Pitfalls of Affiliated Companies

Since its humble beginning in Wyoming in 1977, the limited liability company (“LLC”) type of entity formation has gained rapid acceptance as a way to avoid personal liability and still maintain administrative flexibility. In addition, many lenders now insist that borrowers create a separate single-purpose entity for each project. Thus, most businesses consist of multiple affiliated companies that are each supposed to be treated discretely under the law. However, since non-corporate entities such as partnerships and LLCs are not required to hold regular meetings or even appoint officers, the owners of those entities tend to overlook other company formalities as well. This lackadaisical attitude may inadvertently create a situation where creditors come to rely on assets of affiliates, not just the entity with which they have a contract. In a bankruptcy proceeding, the creditors may go so far as to ask the court to substantively consolidate the affiliated companies.

The following are the most common pitfalls that affiliated companies should avoid in effort to preserve the benefit of each company’s independent existence:

Entangled Finances – If affiliated companies co-mingle their funds or one entity pays the bills for another entity without appropriate inter-company transfer records, it becomes increasingly difficult to distinguish the assets and liabilities of each company. Moreover, many affiliated companies produce only consolidated financial statements that imply that additional resources are available to satisfy an entity’s debts. If the entities share bookkeeping personnel, then mistakes become even more likely.

Reliance on Credit of Affiliates – If affiliated companies pledge any of their assets to secure loans to another entity or guarantee such loans, creditors may be entitled to rely on the credit of all of the entities. Creditors often request financial statements from such affiliates and require joint and several liability among the affiliates. Creditors may press hard for consolidation if some entities are asset-rich while others have major liabilities.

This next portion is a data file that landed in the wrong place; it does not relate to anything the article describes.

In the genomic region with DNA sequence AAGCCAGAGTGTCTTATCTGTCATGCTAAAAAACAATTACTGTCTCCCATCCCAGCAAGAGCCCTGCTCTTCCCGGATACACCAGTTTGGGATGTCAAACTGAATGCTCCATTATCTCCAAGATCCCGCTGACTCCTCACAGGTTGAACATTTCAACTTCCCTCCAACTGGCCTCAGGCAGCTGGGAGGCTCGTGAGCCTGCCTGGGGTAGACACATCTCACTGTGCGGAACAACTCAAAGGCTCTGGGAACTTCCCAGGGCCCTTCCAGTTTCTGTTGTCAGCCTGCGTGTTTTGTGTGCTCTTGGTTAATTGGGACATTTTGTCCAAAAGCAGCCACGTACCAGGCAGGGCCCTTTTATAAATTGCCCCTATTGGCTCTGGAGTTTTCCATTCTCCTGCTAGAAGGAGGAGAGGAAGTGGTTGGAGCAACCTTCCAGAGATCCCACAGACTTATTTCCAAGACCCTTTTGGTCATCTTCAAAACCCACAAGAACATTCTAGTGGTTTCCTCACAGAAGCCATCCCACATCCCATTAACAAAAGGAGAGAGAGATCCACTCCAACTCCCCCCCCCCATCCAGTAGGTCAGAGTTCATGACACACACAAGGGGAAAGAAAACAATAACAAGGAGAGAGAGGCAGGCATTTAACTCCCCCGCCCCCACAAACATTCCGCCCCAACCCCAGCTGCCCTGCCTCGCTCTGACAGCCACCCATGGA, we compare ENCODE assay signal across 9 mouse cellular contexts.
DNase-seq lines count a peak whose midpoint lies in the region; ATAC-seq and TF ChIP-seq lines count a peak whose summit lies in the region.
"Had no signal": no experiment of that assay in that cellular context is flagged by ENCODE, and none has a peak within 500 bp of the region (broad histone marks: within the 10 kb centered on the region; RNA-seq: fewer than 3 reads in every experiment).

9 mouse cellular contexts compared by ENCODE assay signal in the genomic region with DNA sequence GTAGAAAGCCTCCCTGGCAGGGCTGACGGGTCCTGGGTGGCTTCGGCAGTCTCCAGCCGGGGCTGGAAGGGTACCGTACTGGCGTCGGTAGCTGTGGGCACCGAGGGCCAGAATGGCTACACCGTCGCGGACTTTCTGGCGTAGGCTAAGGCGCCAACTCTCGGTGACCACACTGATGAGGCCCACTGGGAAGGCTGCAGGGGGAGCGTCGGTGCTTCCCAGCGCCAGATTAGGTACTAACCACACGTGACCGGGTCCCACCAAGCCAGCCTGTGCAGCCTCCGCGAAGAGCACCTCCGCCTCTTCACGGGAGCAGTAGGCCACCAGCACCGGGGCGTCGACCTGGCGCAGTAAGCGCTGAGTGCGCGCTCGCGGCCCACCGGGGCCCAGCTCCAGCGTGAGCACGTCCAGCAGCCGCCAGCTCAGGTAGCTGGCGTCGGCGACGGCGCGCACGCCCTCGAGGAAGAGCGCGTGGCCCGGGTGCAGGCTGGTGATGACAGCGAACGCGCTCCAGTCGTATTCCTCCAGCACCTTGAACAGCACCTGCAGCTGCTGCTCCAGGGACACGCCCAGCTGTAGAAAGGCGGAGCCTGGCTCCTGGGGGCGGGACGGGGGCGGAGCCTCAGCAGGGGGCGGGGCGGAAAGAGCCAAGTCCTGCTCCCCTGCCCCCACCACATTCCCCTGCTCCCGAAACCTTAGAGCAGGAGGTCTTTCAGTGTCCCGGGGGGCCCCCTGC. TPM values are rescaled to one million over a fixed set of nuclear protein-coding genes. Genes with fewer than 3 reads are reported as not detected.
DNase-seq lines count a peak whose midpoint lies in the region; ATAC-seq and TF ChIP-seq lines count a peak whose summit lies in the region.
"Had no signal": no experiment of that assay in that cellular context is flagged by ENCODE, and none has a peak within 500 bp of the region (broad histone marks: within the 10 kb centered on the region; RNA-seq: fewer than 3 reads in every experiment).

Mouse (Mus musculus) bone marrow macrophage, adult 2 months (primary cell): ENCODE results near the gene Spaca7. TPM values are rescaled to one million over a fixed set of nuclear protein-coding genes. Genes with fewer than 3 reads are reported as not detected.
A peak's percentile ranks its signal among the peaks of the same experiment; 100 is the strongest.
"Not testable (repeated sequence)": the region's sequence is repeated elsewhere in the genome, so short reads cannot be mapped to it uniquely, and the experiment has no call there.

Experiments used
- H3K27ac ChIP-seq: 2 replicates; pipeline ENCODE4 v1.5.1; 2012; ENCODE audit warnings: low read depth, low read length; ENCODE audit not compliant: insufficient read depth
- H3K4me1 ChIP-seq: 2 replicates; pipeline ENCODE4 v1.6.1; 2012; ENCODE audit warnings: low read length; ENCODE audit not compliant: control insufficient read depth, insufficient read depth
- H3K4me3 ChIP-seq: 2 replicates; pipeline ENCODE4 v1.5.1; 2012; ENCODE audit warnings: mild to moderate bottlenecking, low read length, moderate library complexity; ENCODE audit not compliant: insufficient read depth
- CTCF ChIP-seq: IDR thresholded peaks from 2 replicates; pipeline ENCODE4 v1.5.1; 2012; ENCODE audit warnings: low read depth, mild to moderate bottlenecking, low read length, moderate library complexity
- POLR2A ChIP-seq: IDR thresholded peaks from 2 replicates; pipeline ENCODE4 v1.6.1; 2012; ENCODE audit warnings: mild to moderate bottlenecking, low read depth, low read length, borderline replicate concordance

No Separate Stationary and Signatories – Often a group of companies will have one overarching trade name and will not clearly indicate the particular affiliate that is acting with respect to a transaction. Similarly, sometimes multiple entities will be executing the same document. If the same person signs the documents for several different entities, it is very easy to make a scrivener’s error and confuse the entities. Likewise, with modern computer technology, duplicated and revised documents with global changes to names, may not reflect the actual intent of the parties in every cases. These similar, yet different, documents can lead to unintended consequences and may require extra time and expense to audit and correct errors.

Undercapitalization – If a company does not have sufficient assets to pay for its liabilities in the ordinary course of business and is dependent on an affiliate for funding, then creditors may seek recovery against the finding entity too.

If a business is structured with several affiliated companies, the owners must still be diligent about ensuring that each entity is capable of standing alone both financially and contractually. Owners should also make clear to creditors that only that particular company may be relied on for payment. If not, all of the effort put into creating the separate companies may be disregarded in favor of producing more equitable results for creditors of affiliated companies.

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